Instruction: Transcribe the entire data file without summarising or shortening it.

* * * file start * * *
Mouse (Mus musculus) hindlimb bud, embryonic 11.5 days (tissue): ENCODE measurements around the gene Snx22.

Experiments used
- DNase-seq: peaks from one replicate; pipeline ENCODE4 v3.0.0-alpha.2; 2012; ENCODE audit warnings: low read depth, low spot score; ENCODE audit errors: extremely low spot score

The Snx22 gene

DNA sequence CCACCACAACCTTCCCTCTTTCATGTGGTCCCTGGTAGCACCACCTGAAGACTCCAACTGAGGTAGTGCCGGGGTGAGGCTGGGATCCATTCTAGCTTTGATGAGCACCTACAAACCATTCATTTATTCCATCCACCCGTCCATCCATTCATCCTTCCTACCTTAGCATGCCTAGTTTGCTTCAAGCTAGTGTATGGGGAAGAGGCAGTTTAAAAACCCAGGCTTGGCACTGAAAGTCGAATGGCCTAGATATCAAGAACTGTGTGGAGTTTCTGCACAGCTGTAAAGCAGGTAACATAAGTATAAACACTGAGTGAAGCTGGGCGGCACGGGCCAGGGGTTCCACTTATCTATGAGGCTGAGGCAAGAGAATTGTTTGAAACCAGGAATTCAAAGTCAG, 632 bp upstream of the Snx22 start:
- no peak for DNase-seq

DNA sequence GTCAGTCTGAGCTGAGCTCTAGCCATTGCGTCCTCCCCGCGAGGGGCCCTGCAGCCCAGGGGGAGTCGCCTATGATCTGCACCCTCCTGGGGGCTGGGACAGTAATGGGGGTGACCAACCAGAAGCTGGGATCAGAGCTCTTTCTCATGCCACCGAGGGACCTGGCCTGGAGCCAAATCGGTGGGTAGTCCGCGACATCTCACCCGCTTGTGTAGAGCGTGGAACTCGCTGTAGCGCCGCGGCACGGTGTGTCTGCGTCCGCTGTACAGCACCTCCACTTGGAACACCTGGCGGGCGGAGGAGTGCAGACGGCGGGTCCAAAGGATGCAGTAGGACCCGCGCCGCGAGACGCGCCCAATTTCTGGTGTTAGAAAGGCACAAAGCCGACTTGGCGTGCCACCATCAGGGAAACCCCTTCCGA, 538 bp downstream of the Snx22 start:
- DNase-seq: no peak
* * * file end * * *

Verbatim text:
Mouse (Mus musculus) hindlimb bud, embryonic 11.5 days (tissue): ENCODE measurements around the gene Snx22.

Experiments used
- DNase-seq: peaks from one replicate; pipeline ENCODE4 v3.0.0-alpha.2; 2012; ENCODE audit warnings: low read depth, low spot score; ENCODE audit errors: extremely low spot score

The Snx22 gene

DNA sequence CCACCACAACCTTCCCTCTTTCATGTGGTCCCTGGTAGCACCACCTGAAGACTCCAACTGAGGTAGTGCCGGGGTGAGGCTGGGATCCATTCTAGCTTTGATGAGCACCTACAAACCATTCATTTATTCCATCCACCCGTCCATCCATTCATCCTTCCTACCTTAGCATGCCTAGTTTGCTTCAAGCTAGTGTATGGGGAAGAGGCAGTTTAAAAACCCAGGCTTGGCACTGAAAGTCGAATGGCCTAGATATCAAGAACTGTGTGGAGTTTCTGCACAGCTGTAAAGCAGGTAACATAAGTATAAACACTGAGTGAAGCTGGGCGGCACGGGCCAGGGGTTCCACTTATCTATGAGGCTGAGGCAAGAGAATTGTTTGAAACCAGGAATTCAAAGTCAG, 632 bp upstream of the Snx22 start:
- no peak for DNase-seq

DNA sequence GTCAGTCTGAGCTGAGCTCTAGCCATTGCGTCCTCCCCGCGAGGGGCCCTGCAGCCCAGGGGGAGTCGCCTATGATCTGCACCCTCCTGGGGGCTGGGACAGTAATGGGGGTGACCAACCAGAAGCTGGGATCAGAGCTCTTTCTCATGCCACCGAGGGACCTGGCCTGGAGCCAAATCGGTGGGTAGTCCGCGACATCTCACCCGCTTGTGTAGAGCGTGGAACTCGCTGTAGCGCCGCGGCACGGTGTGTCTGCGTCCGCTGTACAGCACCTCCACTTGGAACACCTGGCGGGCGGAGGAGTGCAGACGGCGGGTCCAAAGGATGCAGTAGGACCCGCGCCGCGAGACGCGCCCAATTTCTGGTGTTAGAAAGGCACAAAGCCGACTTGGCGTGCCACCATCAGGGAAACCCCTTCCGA, 538 bp downstream of the Snx22 start:
- DNase-seq: no peak